Why isn’t tourism in the Faroes big already?
You might ask: But if these islands are so wonderful – why isn’t there a lucrative tourism industry here already? The Faroe Islands are actually one of the least ‘touristy’ destinations left on earth. Although the Faroe Islands are not far from the European mainland (just a 2-hour flight from Copenhagen or London), this destination has until now been considered a little too remote for most people because the islands were not very accessible in the past. It is risky business for the transportation companies to open new or more frequent routes because so few live on the islands (only around 50,000). They cannot afford to wait for customers and so therefore only routes that are able to turn over a profit quickly are likely to be kept open. That has made it difficult to build up a more extensive tourism industry. This has, on the other hand, helped us keep our islands unspoiled – until now at least. And this might just turn out to be our best advantage, as it is.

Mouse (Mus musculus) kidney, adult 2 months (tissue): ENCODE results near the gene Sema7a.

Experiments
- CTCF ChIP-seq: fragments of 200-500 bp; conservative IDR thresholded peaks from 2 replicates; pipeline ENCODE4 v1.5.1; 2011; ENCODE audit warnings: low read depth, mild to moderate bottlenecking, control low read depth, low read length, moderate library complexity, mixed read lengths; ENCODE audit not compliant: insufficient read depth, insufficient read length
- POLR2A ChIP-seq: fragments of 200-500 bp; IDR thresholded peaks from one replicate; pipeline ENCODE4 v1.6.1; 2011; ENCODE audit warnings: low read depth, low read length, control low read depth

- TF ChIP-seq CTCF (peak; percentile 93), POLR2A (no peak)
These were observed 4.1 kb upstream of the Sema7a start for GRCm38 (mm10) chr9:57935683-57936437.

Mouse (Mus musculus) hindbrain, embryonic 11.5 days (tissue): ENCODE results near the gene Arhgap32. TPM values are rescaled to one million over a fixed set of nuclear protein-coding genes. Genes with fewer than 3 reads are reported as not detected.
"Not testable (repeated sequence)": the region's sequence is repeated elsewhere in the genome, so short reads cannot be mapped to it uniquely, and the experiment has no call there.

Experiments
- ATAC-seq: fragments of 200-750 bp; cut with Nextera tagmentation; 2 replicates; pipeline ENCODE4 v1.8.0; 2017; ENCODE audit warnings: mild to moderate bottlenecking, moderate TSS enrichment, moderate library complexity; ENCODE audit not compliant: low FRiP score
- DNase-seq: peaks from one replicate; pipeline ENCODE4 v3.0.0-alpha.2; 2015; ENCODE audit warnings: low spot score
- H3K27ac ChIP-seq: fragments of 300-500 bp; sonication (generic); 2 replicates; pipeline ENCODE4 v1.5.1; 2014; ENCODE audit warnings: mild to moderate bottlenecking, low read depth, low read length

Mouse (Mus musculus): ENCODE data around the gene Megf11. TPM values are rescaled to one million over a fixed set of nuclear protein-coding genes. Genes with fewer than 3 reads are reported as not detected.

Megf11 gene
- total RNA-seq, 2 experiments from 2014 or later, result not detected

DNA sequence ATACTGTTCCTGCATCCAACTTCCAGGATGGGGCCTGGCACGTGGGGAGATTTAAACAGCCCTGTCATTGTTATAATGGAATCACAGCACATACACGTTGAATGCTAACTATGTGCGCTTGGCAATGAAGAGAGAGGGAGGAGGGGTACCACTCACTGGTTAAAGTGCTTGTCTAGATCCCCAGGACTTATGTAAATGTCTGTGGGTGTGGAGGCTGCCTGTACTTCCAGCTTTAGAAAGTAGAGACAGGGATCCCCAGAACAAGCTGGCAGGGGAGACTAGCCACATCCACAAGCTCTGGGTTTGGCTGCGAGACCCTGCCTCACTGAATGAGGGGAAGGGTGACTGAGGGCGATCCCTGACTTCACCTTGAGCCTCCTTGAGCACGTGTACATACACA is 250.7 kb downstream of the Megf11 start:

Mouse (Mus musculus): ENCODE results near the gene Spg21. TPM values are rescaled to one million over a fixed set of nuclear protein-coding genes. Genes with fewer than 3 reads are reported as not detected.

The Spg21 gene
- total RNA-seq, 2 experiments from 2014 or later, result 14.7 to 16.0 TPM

Most travellers have also, until this day, mostly preferred to travel to places in the south, where they can lounge in the sun – but global travel trends now indicate that adventure travel is becoming increasingly popular. More and more people also want to travel up north to experience the beautiful and unspoiled nature and interesting culture that can be found there. People also travel further than they ever did before. It is also possible for us today, with new communication channels like the internet, to reach audiences we could not reach before. That means that our islands have suddenly become much more visible and interesting as a travel destination. And boy do we have nature and culture here that is worth travelling far for!